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John Huston
Humphrey Bogart, Katharine Hepburn, Robert Morley, Peter Bull, Theodore Bikel, Walter Gotell, Peter Swanwick
Writing Credits:
C.S. Forester (novel, "The African Queen"), James Agee, John Huston

The greatest adventure a man ever lived ... with a woman!

At the start of World War I, German imperial troops burn down Reverend Samuel Sayer’s mission in Africa. He is overtaken with disappointment and passes away. Shortly after his well-educated, snooty sister Rose Sayer (Hepburn) buries her brother, she must leave on the only available transport, a tired river steamboat The African Queen manned by the ill-mannered bachelor, Charlie Allnut (Bogart). Together they embark on a long difficult journey, without any comfort. Rose grows determined to assist in the British war effort and presses Charlie until he finally agrees and together they steam up the Ulana encountering an enemy fort, raging rapids, bloodthirsty parasites and endlessly branching stream which always seem to lead them to what appear to be impenetrable swamps. Despite opposing personalities, the two grow closer to each other and ultimately carry out their plan to take out a German warship.

Rated NR

Aspect Ratio: 1.33:1
English Monaural
Spanish Monaural
French Monaural
Portuguese Monaural
Supplements Subtitles:

Runtime: 105 min.
Price: $25.99
Release Date: 3/23/2010

• “Embracing Chaos: Making The African Queen” Documentary
• Preview


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The African Queen (1951)

Reviewed by Colin Jacobson (April 1, 2010)

Back in mid-2000, I took a look at the AFI’s “100 Greatest Movies” list and realized that I’d already reviewed quite a few of them. Intrepid young man I was, I decided to take on all of them. That task may sound daunting, but since it meant I’d write up most of them when they got their initial release, I didn’t have to do that much all at once. Online rentals allowed me to fill in gaps with then-released DVDs, and I picked up the rest when they eventually hit the shelves.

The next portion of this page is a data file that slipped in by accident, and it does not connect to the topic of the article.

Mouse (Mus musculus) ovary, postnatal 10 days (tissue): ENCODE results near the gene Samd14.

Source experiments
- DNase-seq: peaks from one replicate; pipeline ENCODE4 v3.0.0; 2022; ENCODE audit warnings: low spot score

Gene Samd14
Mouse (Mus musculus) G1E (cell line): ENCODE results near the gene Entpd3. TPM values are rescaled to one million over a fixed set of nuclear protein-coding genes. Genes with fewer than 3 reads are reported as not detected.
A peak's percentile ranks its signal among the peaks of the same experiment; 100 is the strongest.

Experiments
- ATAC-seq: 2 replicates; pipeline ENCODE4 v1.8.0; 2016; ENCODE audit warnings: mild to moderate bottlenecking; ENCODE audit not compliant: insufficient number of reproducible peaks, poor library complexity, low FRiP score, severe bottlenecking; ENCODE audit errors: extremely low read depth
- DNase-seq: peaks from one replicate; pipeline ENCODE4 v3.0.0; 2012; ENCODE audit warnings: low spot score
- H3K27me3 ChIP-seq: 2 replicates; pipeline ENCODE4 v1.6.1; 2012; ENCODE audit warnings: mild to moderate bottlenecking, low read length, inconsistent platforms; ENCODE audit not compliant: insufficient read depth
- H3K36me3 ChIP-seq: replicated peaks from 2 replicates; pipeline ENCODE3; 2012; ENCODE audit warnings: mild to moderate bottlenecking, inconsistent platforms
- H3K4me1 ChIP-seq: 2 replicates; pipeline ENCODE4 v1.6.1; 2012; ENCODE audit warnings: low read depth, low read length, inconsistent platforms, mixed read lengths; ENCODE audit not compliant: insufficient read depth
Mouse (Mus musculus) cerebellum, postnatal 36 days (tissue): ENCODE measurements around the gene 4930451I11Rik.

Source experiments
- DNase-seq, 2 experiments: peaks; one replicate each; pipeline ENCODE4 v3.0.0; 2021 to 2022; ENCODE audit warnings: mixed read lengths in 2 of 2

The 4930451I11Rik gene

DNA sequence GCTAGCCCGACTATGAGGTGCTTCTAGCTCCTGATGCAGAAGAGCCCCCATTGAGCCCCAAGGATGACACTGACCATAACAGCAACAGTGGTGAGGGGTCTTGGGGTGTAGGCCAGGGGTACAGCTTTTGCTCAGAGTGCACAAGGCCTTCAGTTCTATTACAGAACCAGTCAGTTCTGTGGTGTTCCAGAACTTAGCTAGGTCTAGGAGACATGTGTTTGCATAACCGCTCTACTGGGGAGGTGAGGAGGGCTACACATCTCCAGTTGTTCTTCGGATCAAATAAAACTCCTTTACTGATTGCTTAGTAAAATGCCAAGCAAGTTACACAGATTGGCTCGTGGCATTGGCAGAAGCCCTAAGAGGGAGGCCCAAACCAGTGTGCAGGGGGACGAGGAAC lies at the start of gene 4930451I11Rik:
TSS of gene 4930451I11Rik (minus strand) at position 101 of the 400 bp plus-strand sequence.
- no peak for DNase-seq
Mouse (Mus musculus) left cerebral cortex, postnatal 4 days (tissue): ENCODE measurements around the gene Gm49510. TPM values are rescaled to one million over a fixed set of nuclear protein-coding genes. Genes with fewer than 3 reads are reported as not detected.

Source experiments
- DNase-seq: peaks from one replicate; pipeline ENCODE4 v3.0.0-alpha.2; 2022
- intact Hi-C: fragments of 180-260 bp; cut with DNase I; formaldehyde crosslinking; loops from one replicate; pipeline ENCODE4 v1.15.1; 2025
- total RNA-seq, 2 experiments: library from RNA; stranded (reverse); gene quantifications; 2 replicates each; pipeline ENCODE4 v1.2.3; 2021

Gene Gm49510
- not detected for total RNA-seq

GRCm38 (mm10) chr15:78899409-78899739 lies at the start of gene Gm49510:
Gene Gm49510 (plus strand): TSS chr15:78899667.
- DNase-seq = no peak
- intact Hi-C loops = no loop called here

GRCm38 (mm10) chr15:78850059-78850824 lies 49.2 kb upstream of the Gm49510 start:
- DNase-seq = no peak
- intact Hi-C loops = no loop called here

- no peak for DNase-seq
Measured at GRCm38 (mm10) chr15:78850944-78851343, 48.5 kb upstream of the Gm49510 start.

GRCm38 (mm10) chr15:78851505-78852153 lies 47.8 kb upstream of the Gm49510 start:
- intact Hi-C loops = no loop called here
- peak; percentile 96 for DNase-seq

Some came out quicker than others, though. By October 2007, 99 of the 100 films had come out on DVD; The Jazz Singer was the release that pushed the list close to completion.

And then I waited. And waited. And waited some more. Finally, March 2010 allows me to complete our AFI 100 page, as we now have 1951’s The African Queen - that last cog – available on DVD.

Set in German East Africa circa the early days of World War I, where Rose Sayer (Katharine Hepburn) and her brother (Robert Morley) serve as Christian missionaries. This ends when German soldiers round up the locals and burn the village. The experience causes the brother to suffer a mental breakdown, and he dies before long.

With no reason to stay, Rose seeks to depart – and to avoid future encounters with the Germans. This places her on board “The African Queen”, a steamboat that traverses the river under command of its seedy, salty captain, Charlie Allnut (Humphrey Bogart). He seems happy to hide out and wait for the war to end, but she wants to find a way back home to England. This sets the unlikely pair on a difficult journey out of Africa, one on which they will also do their part for the war effort.

You can place Queen on the fairly long list of movie classics I saw years ago on VHS but hadn’t viewed as an adult – or at least not past the age of 20 or so. In the back of my head, I maintained a memory of dissatisfaction with the flick, but don’t ask me to explain why; I know I didn’t care for it but I couldn’t discuss my specific complaints.